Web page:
Mburu, Monicah M., et al. "Biting Patterns of Malaria Vectors of the Lower Shire Valley, Southern Malawi." Acta Tropica, vol. 197, 2019, p. 105059.
Mburu MM, Mzilahowa T, Amoah B, et al. Biting patterns of malaria vectors of the lower Shire valley, southern Malawi. Acta Trop. 2019;197:105059.
Mburu, M. M., Mzilahowa, T., Amoah, B., Chifundo, D., Phiri, K. S., van den Berg, H., Takken, W., & McCann, R. S. (2019). Biting patterns of malaria vectors of the lower Shire valley, southern Malawi. Acta Tropica, 197, 105059. https://doi.org/10.1016/j.actatropica.2019.105059
Mburu MM, et al. Biting Patterns of Malaria Vectors of the Lower Shire Valley, Southern Malawi. Acta Trop. 2019;197:105059. PubMed PMID: 31194960.
* Article titles in AMA citation format should be in sentence-case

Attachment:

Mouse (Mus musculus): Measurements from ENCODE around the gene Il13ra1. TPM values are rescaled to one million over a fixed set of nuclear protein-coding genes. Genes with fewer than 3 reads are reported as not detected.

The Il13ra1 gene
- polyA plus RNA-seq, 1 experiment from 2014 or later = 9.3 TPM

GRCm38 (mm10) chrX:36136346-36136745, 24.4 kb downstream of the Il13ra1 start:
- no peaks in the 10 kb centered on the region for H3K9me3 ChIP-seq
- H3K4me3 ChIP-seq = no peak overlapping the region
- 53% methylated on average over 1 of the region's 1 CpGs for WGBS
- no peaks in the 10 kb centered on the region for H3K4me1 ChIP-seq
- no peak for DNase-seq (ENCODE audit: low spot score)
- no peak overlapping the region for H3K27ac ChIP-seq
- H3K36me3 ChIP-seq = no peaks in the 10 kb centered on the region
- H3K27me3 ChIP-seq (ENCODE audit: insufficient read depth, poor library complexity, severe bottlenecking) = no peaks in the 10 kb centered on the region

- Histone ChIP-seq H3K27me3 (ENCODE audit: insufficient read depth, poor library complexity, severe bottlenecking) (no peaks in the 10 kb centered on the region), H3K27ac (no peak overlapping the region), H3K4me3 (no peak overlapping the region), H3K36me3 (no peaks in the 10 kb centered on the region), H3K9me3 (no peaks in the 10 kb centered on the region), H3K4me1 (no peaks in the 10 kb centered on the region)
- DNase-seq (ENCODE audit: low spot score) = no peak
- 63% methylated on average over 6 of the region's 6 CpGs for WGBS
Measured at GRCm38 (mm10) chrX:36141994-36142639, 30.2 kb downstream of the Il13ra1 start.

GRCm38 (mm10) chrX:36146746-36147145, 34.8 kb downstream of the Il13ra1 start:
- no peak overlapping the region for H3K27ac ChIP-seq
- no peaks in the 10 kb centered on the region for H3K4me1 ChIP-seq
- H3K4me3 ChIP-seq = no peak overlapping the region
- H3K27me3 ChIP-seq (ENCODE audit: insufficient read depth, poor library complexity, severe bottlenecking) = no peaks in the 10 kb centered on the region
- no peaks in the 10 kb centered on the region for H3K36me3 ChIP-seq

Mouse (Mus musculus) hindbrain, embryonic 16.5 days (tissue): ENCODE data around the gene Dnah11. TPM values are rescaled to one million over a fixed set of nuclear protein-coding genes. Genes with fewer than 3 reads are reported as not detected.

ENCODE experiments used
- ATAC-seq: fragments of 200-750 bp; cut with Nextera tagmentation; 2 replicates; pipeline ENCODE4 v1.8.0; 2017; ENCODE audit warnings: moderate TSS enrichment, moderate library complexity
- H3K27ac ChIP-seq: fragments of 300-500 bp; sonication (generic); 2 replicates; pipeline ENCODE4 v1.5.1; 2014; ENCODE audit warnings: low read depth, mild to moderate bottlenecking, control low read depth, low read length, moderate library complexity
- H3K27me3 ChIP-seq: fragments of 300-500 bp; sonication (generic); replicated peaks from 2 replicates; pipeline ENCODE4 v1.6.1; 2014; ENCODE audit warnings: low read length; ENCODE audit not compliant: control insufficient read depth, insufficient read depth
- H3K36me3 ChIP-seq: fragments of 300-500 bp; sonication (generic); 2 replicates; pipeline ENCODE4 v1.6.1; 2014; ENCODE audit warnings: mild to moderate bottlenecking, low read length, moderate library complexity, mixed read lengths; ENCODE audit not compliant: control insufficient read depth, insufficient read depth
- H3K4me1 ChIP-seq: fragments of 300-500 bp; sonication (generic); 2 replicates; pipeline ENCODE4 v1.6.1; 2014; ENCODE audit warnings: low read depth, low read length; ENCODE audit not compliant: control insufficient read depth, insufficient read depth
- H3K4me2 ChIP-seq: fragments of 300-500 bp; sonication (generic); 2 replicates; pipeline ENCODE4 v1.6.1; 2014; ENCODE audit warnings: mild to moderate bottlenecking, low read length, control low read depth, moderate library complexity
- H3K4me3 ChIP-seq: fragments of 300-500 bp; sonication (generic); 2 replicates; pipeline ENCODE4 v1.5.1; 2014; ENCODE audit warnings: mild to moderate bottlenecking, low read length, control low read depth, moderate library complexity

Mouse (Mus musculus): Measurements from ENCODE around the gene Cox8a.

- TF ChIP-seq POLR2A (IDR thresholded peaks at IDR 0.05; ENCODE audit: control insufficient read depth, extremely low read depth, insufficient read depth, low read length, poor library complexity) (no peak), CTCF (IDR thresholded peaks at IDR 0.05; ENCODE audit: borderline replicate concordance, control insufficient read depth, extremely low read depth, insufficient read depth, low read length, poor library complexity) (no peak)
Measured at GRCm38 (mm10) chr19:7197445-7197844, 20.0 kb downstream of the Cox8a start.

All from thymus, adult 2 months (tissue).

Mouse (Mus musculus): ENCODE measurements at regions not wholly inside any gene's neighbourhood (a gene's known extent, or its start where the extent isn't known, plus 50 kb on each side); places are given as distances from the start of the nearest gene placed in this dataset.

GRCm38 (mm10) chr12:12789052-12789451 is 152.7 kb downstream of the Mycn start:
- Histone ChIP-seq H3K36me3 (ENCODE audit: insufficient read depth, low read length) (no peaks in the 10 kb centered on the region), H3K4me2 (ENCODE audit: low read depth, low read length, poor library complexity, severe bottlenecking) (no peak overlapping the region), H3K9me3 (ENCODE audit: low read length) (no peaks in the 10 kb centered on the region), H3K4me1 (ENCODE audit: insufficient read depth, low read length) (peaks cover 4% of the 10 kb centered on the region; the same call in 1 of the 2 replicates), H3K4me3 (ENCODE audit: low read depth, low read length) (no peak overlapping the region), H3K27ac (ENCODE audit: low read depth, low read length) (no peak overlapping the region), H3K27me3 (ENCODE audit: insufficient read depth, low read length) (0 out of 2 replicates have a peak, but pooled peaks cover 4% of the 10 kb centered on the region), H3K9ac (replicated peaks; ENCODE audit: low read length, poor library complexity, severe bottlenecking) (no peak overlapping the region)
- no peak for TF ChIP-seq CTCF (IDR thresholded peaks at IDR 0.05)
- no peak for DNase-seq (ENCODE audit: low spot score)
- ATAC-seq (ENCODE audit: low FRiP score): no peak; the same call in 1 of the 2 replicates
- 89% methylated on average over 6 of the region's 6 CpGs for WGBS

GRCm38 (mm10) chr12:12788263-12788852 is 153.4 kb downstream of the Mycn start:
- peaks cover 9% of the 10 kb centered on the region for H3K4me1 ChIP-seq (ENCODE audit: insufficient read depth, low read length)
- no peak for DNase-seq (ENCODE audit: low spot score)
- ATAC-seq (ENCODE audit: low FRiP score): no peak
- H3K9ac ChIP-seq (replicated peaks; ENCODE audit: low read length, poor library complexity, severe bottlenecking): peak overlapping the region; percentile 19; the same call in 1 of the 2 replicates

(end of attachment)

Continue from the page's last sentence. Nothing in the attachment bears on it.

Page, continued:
TY - JOUR T1 - Biting patterns of malaria vectors of the lower Shire valley, southern Malawi. AU - Mburu,Monicah M, AU - Mzilahowa,Themba, AU - Amoah,Benjamin, AU - Chifundo,Duster, AU - Phiri,Kamija S, AU - van den Berg,Henk, AU - Takken,Willem, AU - McCann,Robert S, Y1 - 2019/06/10/ PY - 2019/02/26/received PY - 2019/06/06/revised PY - 2019/06/07/accepted PY - 2019/6/14/pubmed PY - 2019/11/23/medline PY - 2019/6/14/entrez KW - Anophelines KW - Biting KW - Culicines KW - HLC KW - Indoors KW - Malawi KW - Outdoors SP - 105059 EP - 105059 JF - Acta tropica JO - Acta Trop VL - 197 N2 - Assessing the biting behaviour of malaria vectors plays an integral role in understanding the dynamics of malaria transmission in a region. Biting times and preference for biting indoors or outdoors varies among mosquito species and across regions. These behaviours may also change over time in response to vector control measures such as long-lasting insecticidal nets (LLINs). Data on these parameters can provide the sites and times at which different interventions would be effective for vector control. This study assessed the biting patterns of malaria vectors in Chikwawa district, southern Malawi. The study was conducted during the dry and wet seasons in 2016 and 2017, respectively. In each season, mosquitoes were collected indoors and outdoors for 24 nights in six houses per night using the human landing catch. Volunteers were organized into six teams of two individuals, whereby three teams collected mosquitoes indoors and the other three collected mosquitoes outdoors each night, and the teams were rotated among twelve houses. All data were analyzed using Poisson log-linear models. The most abundant species were Anopheles gambiae sensu lato (primarily An. arabiensis) and An. funestus s.l. (exclusively An. funestus s.s.). During the dry season, the biting activity of An. gambiaes.l. was constant outdoors across the categorized hours (18:00 h to 08:45 h), but highest in the late evening hours (21:00 h to 23:45 h) during the wet season. The biting activity of An. funestus s.l. was highest in the late evening hours (21:00 h to 23:45 h) during the dry season and in the late night hours (03:00 h to 05:45 h) during the wet season. Whereas the number of An. funestuss.l. biting was constant (P = 0.662) in both seasons, that of An. gambiaes.l. was higher during the wet season than in the dry season (P = 0.001). Anopheles gambiae s.l. was more likely to bite outdoors than indoors in both seasons. During the wet season, An. funestus s.l. was more likely to bite indoors than outdoors but during the dry season, the bites were similar both indoors and outdoors. The biting activity that occurred in the early and late evening hours, both indoors and outdoors coincides with the times at which individuals may still be awake and physically active, and therefore unprotected by LLINs. Additionally, a substantial number of anopheline bites occurred outdoors. These findings imply that LLINs would only provide partial protection from malaria vectors, which would affect malaria transmission in this area. Therefore, protection against bites by malaria mosquitoes in the early and late evening hours is essential and can be achieved by designing interventions that reduce vector-host contacts during this period. SN - 1873-6254 UR - https://www.unboundmedicine.com/medline/citation/31194960/Biting_patterns_of_malaria_vectors_of_the_lower_Shire_valley_southern_Malawi_ L2 - https://linkinghub.elsevier.com/retrieve/pii/S0001-706X(19)30258-X DB - PRIME DP - Unbound Medicine ER -